Labour accused of school fees retreat

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Independent schools yesterday accused the Government of breaking its pledges as the education Bill to abolish the assisted places scheme was published.

They said Labour had promised before the election that pupils in private preparatory schools who were due to transfer to senior school at 13 would have their places funded until they were 13. Details of the Bill showed that most would lose all financial help at the age of 11.

The Bill removes the duty of the Secretary of State for Education to operate the scheme which helps fund places in fee-paying schools for bright pupils from poor backgrounds. The money saved will be used to reduce class sizes. It ensures that there will be no new intake of pupils with assisted places this September but that pupils with existing places will continue to be funded.

Pupils under 11 will be paid for until they reach the end of their primary education unless they live in one of the few areas of the country where the date of transfer to state secondary schools is higher than 11. A memorandum to the Bill explains that classes for five- to seven-year-olds will be reduced to no more than 30 by the end of this Parliament.

Legislation to bring about the reduction will be part of a second education Bill to be introduced in the autumn. Stephen Byers, the School Standards minister, said: "Parents know how important smaller class sizes are in order to improve standards and provide a high-quality education.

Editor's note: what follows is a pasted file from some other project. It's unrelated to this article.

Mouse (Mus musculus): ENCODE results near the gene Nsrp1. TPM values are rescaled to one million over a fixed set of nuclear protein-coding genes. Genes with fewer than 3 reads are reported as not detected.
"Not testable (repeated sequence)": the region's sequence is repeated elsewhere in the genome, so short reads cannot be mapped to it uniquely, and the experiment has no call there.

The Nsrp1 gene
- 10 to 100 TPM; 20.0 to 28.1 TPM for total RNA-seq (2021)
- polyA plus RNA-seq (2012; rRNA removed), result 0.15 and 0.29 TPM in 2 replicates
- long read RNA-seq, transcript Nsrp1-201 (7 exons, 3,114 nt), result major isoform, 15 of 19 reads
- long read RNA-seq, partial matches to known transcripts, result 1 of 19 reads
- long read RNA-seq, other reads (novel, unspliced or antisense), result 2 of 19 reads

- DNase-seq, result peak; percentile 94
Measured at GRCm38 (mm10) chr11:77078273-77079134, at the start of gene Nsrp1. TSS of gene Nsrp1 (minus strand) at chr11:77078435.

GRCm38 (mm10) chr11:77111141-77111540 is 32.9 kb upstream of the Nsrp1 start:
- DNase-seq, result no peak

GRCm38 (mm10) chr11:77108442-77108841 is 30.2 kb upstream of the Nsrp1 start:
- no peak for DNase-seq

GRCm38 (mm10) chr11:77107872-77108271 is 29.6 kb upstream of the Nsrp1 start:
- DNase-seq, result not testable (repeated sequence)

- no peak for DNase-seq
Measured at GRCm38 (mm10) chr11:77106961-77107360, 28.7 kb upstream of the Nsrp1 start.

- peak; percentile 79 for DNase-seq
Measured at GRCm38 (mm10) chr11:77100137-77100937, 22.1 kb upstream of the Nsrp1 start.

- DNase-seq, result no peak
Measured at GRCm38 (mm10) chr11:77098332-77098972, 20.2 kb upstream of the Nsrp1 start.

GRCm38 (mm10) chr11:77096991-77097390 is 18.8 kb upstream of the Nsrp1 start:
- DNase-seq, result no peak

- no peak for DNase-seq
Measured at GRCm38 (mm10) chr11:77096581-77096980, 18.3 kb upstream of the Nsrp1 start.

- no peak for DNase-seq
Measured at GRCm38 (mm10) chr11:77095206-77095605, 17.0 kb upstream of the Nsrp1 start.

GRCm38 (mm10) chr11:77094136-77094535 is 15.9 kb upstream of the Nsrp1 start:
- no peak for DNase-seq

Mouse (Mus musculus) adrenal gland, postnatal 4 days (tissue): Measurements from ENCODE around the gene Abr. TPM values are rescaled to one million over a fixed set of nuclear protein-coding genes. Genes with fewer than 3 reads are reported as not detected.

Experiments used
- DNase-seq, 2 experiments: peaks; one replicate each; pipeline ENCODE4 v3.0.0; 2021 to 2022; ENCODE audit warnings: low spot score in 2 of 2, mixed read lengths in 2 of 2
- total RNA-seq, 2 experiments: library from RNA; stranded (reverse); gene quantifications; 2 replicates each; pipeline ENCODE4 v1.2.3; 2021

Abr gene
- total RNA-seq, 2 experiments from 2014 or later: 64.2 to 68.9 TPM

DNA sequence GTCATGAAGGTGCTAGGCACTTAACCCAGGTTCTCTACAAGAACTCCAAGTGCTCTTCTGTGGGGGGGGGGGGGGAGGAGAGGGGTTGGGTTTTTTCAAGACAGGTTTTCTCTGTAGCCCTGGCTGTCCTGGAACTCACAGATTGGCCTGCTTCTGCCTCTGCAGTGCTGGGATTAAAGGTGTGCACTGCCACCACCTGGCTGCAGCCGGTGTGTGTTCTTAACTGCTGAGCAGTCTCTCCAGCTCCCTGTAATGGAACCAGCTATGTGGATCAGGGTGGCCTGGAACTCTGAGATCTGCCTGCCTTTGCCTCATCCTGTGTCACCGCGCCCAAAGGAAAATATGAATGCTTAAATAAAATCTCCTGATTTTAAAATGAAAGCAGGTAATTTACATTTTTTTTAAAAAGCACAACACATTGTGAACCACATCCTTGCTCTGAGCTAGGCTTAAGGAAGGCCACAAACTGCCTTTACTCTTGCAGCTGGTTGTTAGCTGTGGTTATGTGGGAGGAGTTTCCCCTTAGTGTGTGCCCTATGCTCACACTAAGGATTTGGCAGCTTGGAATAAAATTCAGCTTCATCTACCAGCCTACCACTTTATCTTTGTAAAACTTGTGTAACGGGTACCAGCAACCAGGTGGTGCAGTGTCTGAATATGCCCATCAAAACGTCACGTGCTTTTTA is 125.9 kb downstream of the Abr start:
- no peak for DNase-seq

"We shall phase out the assisted-places scheme which applied to just 38,000 schoolchildren in order to ensure that the 440,000 five-, six- and seven-year-olds presently in classes of over 30 will benefit from cuts in class sizes."

The scheme costs pounds 140m a year and its abolition will save pounds 100m by 2000. The Independent Schools Information Service (ISIS) produced a letter written seven weeks ago by Peter Kilfoyle, then Labour's schools spokesman, saying that support for pupils in schools which ran to 13 would continue until they were 13.

David Woodhead, director of ISIS, said: "The Government has wasted no time breaking a pre-election promise. The effect will be to disrupt the education of up to 2,000 children."

The schools said they were also asking for clarification about a clause which allows the secretary of state to make regulations about the level of fees for those pupils on existing assisted places. They are concerned that fees should continue to be uprated. They are considering a legal challenge to some aspects of the Bill.

A spokesman for ISIS said: "We are not seeking to be obstructive. We recognise that the Government has a mandate to do this but we want to ensure that individual schools and children are not penalised unfairly."

A spokesman for the Department for Education said the Government's key pledge was to reduce class sizes. Under the Bill, it would be open to the secretary of state to extend the qualifying period for an assisted place for individual pupils. Each case would be treated on its merits.